The new Powerplay rules in Cricket explained

The gentleman’s game, as it is known to be, is simply a contest between bat and ball. But has it been really so of late? Over the years, thanks to the numerous rule changes, willow changes and more, it has become more of a siesta for batsmen. Yes, the crowd likes the big hits but too much of anything is bad. So, effective from July 5, 2015, the ICC put forth its latest rule change in terms of Powerplays that intends to level the playing field for bowlers. Let us have a look as to how.


No More Compulsory Close-In Fielders

Prior to these new fielding rules, the ICC had made it compulsory to have two fielders at least in catching positions. While it does make captaincy look aggressive, it backfires many-a-time as the captain cannot rotate his fielders. With this new rule, a fielding skipper can keep the field he wants, as long as he does not have more than 2 fielders outside the 30-yard circle.

Powerplay Splits Changed

Not that it makes much of a difference, but rules are rules. Earlier, we had two Powerplays – a mandatory one (Overs 1-10) and the Batting Powerplay (consisting of 5 overs at the discretion of the batting side, with the compulsion of having to take it on or before the 36th over).

The revision of rules sees those splits change slightly:

a.The first split sees the Mandatory Powerplay retained from overs 1-10.

b.The second though, which is debatable, is called Powerplay 2, from overs 11-40. Hard to understand the meaning of the name though, as batsmen usually graft during this stage.

c.The Batting Powerplay has been scrapped and the last 10 overs from 41-50 is termed as Powerplay 3.

Fielders Outside The Circle

This is slightly interesting. A fielding captain usually struggles to place his field in ODIs since it is a batsman’s game but the new rules give some hope. Let us see how.

a.Overs 1-10 – 2 players are allowed outside the circle in this Mandatory Powerplay stage. This was allowed earlier too. Helps the captain keep an in-out field.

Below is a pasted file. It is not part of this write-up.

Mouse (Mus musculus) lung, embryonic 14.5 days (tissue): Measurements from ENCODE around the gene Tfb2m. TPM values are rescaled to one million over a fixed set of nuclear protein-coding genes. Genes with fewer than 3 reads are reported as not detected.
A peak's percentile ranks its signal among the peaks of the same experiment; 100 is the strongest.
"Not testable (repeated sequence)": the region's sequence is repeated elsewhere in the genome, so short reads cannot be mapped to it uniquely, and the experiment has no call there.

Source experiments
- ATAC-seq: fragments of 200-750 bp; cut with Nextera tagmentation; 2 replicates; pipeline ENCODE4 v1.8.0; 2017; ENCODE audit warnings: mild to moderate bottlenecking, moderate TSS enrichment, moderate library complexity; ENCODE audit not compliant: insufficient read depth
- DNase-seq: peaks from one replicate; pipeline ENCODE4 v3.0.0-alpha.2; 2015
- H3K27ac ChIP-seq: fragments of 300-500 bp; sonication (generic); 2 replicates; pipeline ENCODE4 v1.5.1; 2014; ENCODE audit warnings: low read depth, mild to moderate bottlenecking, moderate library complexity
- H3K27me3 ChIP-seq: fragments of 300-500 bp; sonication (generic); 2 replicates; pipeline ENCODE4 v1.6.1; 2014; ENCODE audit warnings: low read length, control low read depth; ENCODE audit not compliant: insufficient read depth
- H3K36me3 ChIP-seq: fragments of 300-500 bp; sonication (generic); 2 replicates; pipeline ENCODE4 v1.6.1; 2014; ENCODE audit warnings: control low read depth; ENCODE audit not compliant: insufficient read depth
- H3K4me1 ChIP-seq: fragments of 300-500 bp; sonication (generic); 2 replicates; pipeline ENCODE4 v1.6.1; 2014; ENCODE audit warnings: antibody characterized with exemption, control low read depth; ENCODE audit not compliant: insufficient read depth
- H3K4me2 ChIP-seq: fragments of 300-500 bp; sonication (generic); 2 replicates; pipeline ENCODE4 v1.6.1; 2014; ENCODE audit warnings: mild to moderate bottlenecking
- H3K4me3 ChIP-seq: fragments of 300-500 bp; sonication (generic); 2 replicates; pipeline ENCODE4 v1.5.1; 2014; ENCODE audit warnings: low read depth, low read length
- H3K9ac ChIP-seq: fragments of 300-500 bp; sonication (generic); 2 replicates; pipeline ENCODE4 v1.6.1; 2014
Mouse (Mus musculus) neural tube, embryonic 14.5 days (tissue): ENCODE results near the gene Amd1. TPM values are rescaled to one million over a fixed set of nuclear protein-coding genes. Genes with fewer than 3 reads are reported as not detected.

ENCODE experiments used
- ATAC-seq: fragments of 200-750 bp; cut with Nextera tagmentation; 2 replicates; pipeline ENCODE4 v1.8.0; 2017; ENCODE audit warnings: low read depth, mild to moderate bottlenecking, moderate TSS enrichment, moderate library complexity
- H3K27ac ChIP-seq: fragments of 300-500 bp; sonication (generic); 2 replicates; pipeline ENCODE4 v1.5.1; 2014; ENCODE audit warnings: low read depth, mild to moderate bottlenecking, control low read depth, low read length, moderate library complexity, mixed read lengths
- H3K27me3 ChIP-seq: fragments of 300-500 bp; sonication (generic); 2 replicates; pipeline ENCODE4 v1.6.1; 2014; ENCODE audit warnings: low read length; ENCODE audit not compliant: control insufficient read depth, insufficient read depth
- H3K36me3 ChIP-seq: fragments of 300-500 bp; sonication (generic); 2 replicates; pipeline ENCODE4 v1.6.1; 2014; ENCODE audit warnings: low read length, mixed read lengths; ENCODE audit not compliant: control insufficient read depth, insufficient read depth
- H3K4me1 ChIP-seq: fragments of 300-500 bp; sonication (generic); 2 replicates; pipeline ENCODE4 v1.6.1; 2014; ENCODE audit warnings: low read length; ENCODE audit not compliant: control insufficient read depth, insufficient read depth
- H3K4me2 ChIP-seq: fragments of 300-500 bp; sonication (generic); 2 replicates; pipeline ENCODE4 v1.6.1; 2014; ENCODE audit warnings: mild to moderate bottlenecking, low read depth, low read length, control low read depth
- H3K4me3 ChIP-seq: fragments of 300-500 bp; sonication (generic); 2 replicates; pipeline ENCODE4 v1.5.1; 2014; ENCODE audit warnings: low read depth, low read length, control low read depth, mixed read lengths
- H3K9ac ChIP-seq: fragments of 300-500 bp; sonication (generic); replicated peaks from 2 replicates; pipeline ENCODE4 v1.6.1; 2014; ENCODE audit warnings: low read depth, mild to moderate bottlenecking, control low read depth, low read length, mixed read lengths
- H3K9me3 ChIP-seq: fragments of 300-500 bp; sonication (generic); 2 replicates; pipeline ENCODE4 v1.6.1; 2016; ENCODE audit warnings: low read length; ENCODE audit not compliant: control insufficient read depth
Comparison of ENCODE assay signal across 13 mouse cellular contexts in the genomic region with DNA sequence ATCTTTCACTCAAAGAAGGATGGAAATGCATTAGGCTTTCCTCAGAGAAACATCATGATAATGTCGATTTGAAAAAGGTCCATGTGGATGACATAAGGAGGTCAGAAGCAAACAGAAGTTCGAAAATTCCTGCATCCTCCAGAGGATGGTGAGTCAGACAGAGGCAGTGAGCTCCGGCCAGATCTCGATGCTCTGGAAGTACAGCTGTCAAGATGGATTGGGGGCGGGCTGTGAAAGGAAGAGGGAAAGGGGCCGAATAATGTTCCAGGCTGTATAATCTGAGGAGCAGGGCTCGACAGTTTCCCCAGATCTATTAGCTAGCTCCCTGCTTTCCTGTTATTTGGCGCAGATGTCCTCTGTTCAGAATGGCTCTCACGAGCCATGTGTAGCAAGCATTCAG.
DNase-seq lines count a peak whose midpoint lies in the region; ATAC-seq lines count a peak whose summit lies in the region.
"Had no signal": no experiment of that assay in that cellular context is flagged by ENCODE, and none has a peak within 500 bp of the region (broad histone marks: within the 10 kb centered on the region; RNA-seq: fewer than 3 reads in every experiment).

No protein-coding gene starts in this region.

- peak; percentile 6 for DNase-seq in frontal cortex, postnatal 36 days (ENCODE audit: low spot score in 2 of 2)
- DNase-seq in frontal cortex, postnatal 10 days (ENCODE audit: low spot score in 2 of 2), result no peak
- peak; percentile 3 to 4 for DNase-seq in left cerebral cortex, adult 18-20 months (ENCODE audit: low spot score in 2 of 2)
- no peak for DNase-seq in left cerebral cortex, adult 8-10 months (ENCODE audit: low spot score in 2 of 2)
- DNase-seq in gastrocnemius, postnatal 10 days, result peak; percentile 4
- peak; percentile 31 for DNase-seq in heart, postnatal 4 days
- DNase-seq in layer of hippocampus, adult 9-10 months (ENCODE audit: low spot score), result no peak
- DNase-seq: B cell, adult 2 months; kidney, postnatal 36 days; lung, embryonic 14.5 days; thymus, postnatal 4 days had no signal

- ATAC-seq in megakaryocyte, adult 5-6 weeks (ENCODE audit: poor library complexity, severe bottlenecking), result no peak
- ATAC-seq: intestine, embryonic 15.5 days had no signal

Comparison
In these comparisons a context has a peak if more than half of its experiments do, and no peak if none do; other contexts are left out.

b.Overs 11-40 – This is a grafting stage where batsmen push and prod for singles and twos. The captain is allowed to keep 4 fielders outside the ring in this phase. Subsequently, the boundaries reduce in number.

c.Overs 41-50 – This is the rule change which fielding captains and bowlers will love. 5 fielders are allowed outside the ring and this additional fielder cuts down the boundaries to a big extent. So the frequency of scoring 100-odd runs in the last 10 overs has become less now. This was done with ease during the 2015 World Cup where the old rule was present.

Impact Of These Rule Changes


a.It may be the inclusion of just one fielder but that has made a lot of effect. The allowance of 5 fielders outside the 30-yard circle, as stated above, has seen team totals drop significantly. Where 350-400 used to be scored with enormous ease during the World Cup has now come down to around 300 and there is better contest between bat and ball. Even scores of 270 are being defended.

b.The scrapping of Batting Powerplay for good has actually worked wonders. It was introduced keeping the batting team in mind, to give it some impetus going into the final 10 overs. But this has led to more wickets than runs so far as teams got overeager to score big.

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